As for NAS scalability, it supports scale-up and scale-out approaches. Also, NAS vendors provide cloud support which gives further flexibility regarding backups and remote access.
In short, organizations can use NAS for:
- File sharing and storage
- As archiving and disaster recovery with NAS array
- Hosting in-house open-source solutions such as enterprise resource planning and customer relationship management
- Testing and developing server-side and web-based applications
- For print jobs and serving email
- For streaming media files, including videos and images
- For hosting virtual desktop infrastructure
NAS is also beneficial for sole home users. They can use it for:
- Media streaming service
- Manage torrenting
- Manage smart TV storage
- Use NAS as a personal cloud server
- Test and develop a website
- Storage for the internet of things(IoT) applications
How to Scale NAS
NAS is scalable and offers different ways for data storage and retrieval.
In scale-up NAS, backend storage is equipped with the NAS head to provide scalability. As it utilizes scale-up architecture, it is known as scale-up NAS. The backend storage is controlled by a two-controlled system which also determines the scalability of the NAS system. You can compare scale-up to a cargo ship powered by powerful diesel combustion engines. These engines can carry tons of weight -- and all you need to do is add more containers.
Scale-out NAS takes a different approach where the admin can add more hard disks. It is a more straightforward approach and doesn't require the significant upfront cost required in scale-up NAS. For comparison, you can think of scale-out NAS as adding cargo trucks to your fleet. If you need more bandwidth, you add more cargo trucks.
Object storage builds on top of what scale-out NAS has to offer. It creates scalable storage within the web-scale environment and works well with unstructured data. Also, each object storage is stored with a flat address and hence does not use the Portable Operating System Interface(POSIX) that scale-out and scale-up NAS systems use to manage the centralized files. To streamline quick identification, each object contains metadata that describes the object.
Comparisons: NAS vs. DAS and NAS vs. SAN
NAS vs. DAS
Direct-attached storage(DAS) is a storage type that is not connected to the network and is only accessible by one-specific system. In networking terms, you need to be physically present and hence not accessible through a network to access DAS. The best example is your computer's hard disk drive.
As DAS is connected directly with the said device, they are faster than NAS. The performance comes in handy for the applications such as video games, video editing solutions, and more.
NAS vs. SAN
Storage area networks(SAN) are the high-performance version of NAS with low-latency access to files. To achieve high performance, SAN utilizes servers with fast storage and fiber channel connections through a private ethernet network for maximum performance.
SAN is useful for organizations that need to transfer mission-critical data or data for high-demanding applications such as video editors.
NAS is programmed to handle I/O requests for individual files. In SAN, I/O requests are for contiguous data blocks rather than file level in NAS.
Conclusion: Is NAS Here to Stay?
NAS is undoubtedly a great technology. For now, small and medium-scale businesses benefit immensely by using NAS. However, enterprise NAS is also successful in many sectors, depending on the use case, especially with the introduction of flash storage and hybrid NAS arrays. High-end NAS devices, on the other hand, support various advanced features, including flash storage, data deduplication, and data replication.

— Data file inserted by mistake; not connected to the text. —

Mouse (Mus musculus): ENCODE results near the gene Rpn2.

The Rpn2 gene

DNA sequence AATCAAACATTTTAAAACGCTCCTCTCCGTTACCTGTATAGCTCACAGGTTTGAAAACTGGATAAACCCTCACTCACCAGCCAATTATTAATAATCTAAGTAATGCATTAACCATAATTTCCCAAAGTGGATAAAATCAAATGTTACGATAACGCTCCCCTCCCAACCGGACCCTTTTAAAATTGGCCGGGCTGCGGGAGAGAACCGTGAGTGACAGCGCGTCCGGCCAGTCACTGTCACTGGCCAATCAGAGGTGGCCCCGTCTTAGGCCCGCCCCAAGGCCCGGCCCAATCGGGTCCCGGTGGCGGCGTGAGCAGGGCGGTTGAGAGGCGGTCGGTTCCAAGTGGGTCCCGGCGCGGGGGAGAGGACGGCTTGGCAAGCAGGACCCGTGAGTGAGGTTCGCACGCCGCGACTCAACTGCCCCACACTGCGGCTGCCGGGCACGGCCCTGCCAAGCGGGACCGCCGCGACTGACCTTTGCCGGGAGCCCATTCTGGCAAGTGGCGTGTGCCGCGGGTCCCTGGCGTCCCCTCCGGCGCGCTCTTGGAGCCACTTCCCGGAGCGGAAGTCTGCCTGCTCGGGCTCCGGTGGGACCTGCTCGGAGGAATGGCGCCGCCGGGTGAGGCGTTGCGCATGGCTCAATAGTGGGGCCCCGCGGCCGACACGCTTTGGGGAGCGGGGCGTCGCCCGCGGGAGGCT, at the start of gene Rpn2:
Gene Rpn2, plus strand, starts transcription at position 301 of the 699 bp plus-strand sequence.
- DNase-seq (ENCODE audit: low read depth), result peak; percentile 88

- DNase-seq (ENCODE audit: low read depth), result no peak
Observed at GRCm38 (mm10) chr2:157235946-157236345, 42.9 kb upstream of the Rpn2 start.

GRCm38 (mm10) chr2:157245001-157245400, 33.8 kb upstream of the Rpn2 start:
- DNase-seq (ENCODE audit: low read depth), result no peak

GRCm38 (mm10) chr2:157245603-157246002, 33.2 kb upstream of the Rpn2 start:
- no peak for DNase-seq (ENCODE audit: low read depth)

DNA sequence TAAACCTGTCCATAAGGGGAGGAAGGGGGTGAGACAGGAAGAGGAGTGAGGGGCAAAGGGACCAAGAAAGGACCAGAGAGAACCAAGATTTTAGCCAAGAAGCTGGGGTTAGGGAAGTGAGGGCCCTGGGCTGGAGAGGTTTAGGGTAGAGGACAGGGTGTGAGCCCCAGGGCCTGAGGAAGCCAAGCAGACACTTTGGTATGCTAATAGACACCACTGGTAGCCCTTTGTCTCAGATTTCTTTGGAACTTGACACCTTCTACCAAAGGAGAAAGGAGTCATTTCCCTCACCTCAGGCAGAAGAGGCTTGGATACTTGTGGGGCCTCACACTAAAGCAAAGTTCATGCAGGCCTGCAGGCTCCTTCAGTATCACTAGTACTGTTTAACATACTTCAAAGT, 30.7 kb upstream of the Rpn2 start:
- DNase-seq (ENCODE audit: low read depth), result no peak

With modern vendors also including cloud support, NAS offers more flexibility. But, cloud storage services, such as Amazon Elastic File System or Microsoft Azure File Service, have captured businesses' attention when it comes to storing and retrieving data remotely.
So, what do you think about NAS? Do you believe it will stay with us in the future or perish to other emerging technologies such as the cloud? Comment below and let us know.
Frequently Asked Questions(FAQ)
Why Do Businesses Use NAS Instead of the Cloud?
NAS offers multiple benefits. They are fast and don't have the latency that cloud storage brings in. Cloud is beneficial, but primarily for enterprise clients. NAS is best suited for small businesses as they can control how NAS functions. It also provides better security, and companies don't have to worry about sharing data with a third party.
NAS is also easy-to-use, with vendors focusing more on improving configuration and setup complexity. Also, it is relatively easy to scale NAS by adding more drives.
Lastly, NAS wins big when it comes to price. Besides the initial setup cost, NAS requires less frequent spending than the cloud, where you need to pay monthly to keep access.
When Should Your Business Opt For the Cloud?
Businesses should go for the cloud instead of NAS when:
- They want more flexibility when it comes to remote work
- Access to as much scalability as needed
- Automatic updates and maintenance
- Professional-grade data security and backup
Scale-out vs Scale-up NAS - Which One Do You Choose?
Scale-out and scale-up are different approaches to increasing NAS capacity. In scale-up, you need to invest upfront in your infrastructure and later add storage via backend storage. As for scale-out, you don't have to go heavy upfront and can later upgrade by adding nodes for both performance and capacity.
Also, the scale-out approach supports new NAS boxes, which means more flexibility as it works with old-generation models. In scale-up, you need to transfer data from an old setup to a new one which can cost both time and money.